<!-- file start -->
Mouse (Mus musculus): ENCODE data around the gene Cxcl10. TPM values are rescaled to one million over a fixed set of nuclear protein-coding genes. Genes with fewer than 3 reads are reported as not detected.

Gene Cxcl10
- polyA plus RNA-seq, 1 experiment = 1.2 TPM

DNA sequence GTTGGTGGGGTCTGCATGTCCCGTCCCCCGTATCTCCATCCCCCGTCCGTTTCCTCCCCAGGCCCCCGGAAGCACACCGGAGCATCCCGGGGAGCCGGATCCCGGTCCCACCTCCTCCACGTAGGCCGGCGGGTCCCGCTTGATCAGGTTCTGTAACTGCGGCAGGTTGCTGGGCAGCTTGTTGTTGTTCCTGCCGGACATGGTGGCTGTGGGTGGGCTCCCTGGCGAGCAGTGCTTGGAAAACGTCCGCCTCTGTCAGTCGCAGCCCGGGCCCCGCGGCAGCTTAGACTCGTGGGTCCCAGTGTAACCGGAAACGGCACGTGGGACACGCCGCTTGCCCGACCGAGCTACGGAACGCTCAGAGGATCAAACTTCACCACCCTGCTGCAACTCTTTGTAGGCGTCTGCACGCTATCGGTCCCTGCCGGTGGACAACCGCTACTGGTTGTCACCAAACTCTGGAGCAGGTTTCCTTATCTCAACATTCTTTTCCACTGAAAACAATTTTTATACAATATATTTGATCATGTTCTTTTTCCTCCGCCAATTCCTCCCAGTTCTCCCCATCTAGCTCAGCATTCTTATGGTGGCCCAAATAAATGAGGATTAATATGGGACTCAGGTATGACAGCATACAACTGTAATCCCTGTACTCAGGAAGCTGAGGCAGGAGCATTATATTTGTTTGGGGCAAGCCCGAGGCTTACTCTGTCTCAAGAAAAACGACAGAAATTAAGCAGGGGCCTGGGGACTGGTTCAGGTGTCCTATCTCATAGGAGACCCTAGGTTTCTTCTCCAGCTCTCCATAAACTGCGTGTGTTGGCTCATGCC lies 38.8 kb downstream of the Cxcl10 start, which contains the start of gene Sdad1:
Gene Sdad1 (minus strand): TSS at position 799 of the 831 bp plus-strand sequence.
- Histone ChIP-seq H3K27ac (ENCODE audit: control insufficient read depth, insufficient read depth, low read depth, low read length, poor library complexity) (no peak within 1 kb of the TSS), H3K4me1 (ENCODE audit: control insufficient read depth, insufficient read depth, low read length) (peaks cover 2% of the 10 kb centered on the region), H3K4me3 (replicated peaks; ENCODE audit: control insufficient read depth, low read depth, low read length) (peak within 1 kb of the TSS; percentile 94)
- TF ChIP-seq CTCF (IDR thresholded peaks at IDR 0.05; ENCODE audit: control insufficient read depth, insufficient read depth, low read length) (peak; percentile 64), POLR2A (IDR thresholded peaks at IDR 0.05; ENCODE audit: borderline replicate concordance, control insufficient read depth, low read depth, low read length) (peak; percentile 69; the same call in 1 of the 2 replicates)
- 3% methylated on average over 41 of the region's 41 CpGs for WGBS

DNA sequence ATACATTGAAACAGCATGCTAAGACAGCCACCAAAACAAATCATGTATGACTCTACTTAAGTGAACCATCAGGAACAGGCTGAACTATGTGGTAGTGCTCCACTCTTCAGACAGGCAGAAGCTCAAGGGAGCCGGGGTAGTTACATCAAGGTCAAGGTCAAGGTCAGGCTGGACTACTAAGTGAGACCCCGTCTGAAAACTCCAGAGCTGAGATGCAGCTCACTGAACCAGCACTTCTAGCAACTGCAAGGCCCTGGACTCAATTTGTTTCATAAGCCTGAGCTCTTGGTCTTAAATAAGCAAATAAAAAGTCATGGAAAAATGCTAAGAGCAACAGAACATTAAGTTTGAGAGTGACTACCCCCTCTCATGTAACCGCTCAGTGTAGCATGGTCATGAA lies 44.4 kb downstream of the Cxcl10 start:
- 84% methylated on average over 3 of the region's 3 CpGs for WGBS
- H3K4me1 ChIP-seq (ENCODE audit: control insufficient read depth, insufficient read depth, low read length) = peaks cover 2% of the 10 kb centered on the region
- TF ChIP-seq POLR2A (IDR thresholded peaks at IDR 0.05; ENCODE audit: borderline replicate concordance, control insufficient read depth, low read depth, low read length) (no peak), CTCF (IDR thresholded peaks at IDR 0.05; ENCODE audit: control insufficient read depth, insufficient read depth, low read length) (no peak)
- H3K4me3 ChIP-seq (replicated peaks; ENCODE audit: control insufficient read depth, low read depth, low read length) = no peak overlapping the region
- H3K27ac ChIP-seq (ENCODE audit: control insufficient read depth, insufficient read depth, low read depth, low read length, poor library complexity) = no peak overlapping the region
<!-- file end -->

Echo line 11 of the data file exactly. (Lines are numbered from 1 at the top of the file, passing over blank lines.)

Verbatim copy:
- H3K4me1 ChIP-seq (ENCODE audit: control insufficient read depth, insufficient read depth, low read length) = peaks cover 2% of the 10 kb centered on the region